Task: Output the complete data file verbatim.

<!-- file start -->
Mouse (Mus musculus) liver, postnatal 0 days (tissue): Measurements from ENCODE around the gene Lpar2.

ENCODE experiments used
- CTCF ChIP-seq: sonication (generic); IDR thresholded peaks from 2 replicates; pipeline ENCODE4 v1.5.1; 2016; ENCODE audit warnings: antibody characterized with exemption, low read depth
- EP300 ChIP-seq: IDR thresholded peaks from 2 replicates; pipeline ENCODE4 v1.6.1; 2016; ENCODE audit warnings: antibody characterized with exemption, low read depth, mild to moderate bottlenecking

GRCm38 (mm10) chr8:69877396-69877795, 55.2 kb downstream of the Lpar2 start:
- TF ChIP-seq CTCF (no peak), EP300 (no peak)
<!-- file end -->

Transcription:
Mouse (Mus musculus) liver, postnatal 0 days (tissue): Measurements from ENCODE around the gene Lpar2.

ENCODE experiments used
- CTCF ChIP-seq: sonication (generic); IDR thresholded peaks from 2 replicates; pipeline ENCODE4 v1.5.1; 2016; ENCODE audit warnings: antibody characterized with exemption, low read depth
- EP300 ChIP-seq: IDR thresholded peaks from 2 replicates; pipeline ENCODE4 v1.6.1; 2016; ENCODE audit warnings: antibody characterized with exemption, low read depth, mild to moderate bottlenecking

GRCm38 (mm10) chr8:69877396-69877795, 55.2 kb downstream of the Lpar2 start:
- TF ChIP-seq CTCF (no peak), EP300 (no peak)